Step 1: Start
On New Year’s Day, we tore up the plywood underneath the outdated linoleum. If the original fir floors were in good shape, we were going to try to keep them. Unfortunately, there are too many wide gaps, and many patches to the original floor, so we are going to tile over them.
Step 2: Embrace the mess
It’s starting to get real. We now have no way to bathe or shower.
Step 3: Uncover something beautiful that inspires you to keep going.
We wanted to be able to have original plank floors somewhere in the room. We decided to do this in the closet, where the original clawfoot tub would reside. It was pretty awesome to sand off the paint (perhaps original, or at least close to it) and see the beautiful fir appear.
Step 4: Learn Something New (How to paint a clawfoot tub)
This is the original tub. It had been hooked up with a shower surround, but my husband h.a.t.e.d it. He’s a tall guy, and it just wan’t working for him. Also, our 3 kids pulled on the curtain, and the the surround was broken. My husband insisted that we needed a regular shower and we began shopping for a traditional tub/shower from a big-box store.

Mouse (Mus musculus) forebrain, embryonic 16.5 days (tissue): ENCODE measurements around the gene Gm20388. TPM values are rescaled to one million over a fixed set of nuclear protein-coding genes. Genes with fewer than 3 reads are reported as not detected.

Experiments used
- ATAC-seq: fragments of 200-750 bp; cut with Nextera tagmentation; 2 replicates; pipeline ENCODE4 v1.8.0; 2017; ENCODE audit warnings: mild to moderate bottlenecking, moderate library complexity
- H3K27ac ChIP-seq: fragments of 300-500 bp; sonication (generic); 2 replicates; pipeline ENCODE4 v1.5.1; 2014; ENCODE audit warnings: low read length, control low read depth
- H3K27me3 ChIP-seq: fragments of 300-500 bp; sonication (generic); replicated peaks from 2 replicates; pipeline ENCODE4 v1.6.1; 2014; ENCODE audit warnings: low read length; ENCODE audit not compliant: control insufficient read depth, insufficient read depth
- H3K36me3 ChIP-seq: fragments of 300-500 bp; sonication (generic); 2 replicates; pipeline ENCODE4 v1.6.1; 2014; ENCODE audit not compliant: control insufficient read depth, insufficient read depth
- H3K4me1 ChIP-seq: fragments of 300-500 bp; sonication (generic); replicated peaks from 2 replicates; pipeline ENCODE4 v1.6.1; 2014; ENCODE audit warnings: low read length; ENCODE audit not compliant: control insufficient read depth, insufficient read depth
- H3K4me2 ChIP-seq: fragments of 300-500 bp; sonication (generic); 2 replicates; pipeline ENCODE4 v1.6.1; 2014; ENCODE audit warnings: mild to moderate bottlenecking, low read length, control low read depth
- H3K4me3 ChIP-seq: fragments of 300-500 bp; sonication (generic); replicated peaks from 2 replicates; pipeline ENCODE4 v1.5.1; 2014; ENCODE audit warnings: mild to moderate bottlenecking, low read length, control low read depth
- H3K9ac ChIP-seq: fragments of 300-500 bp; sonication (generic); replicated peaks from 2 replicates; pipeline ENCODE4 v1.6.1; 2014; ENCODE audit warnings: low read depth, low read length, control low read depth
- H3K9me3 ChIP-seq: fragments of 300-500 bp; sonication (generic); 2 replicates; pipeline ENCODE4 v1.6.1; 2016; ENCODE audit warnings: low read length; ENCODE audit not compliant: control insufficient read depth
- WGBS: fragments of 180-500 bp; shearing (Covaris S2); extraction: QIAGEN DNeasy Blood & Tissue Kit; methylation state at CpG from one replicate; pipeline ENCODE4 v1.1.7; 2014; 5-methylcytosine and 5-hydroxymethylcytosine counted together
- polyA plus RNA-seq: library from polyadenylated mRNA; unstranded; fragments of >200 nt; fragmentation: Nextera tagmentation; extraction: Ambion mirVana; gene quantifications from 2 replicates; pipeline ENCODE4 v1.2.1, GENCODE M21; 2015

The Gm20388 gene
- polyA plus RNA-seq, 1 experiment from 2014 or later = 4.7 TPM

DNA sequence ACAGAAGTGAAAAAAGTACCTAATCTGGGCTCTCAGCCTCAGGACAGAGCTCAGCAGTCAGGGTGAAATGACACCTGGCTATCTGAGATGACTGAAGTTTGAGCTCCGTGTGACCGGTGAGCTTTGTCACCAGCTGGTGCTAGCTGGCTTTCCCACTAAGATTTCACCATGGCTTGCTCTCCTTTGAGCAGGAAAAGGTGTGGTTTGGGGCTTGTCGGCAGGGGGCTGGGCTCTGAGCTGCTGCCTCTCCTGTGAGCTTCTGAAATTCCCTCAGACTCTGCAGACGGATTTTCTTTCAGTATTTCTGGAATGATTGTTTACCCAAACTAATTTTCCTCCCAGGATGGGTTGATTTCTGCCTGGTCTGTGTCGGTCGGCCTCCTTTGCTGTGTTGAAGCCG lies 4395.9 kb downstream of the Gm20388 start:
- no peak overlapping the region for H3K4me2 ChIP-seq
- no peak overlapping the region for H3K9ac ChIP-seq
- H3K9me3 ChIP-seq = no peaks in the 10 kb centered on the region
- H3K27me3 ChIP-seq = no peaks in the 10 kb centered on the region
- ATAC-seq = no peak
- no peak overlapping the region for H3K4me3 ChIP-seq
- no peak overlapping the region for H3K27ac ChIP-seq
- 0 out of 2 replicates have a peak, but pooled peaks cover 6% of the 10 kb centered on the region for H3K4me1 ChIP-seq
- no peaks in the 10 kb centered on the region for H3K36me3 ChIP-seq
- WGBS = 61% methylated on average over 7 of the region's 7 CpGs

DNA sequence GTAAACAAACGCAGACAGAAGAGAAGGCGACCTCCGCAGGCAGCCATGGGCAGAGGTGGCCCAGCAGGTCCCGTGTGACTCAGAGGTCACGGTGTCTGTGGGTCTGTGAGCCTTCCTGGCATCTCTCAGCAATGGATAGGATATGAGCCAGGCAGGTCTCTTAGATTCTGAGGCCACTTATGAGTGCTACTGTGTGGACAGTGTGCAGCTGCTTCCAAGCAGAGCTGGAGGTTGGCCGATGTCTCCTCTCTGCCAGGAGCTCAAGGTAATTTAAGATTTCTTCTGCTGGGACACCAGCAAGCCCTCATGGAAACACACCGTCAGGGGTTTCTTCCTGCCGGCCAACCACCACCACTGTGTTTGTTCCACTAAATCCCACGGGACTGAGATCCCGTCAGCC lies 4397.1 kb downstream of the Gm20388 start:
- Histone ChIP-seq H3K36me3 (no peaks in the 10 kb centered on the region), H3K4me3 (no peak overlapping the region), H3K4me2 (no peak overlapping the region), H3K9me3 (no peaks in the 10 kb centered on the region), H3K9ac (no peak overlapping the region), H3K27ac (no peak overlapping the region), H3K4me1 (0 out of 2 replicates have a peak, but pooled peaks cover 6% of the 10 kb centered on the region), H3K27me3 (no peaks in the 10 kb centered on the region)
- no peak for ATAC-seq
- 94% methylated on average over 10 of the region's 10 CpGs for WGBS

After some intense head scratching, a little whining on my part, and guilt from the restoration gods, who surely did not want me to get rid of the tub… we found a way! The closet! It fits perfectly! How are we going to get it in there? Who cares? We get to keep the tub! Luckily, the porcelain interior of the tub was in good shape. There is a little rust around the drain that we will address…some day. To repaint the outside of the tub, I found a great product called “ADVANCE” by Benjamin Moore. It is an Alkyd paint/primer that acts oil-based but cleans up with soap and water. I used a blackest-black color in a satin finish. I cleaned the tub with TSP, rinsed, sanded it with coarse sand paper, washed it again, put on one coat, sanded, washed and the gave it a second coat. The feet of the tub were not intricate at all, and I decided to paint them too.
Step 5: Pick a color (and quit obsessing over it!)
I really felt like I wanted a very light, airy, happy green in this room. I didn’t want it to be sagey, but not too neon either. The color I finally went with is called “Cabbage” by Valspar. I could find no one else on the Internet (Pinterest, Google) who has actually painted a room this color, so I might have made the wrong choice. So far, the closet is the only thing we’ve painted, and you can’t judge a color by how it looks in a closet. It’s just not fair.
Step 6: Say a prayer that the tub will actually fit in the closet, and rejoice when it does. Promptly bathe stinky children.
Walls and trim painted, floors given two coats of marine-quality poly, and my husband manages to get the tub in solo! Doesn’t it look amazing!?!?!
Step 7: Take in the view from the tub, take a deep breath, and keep on going.
Yeah. I know.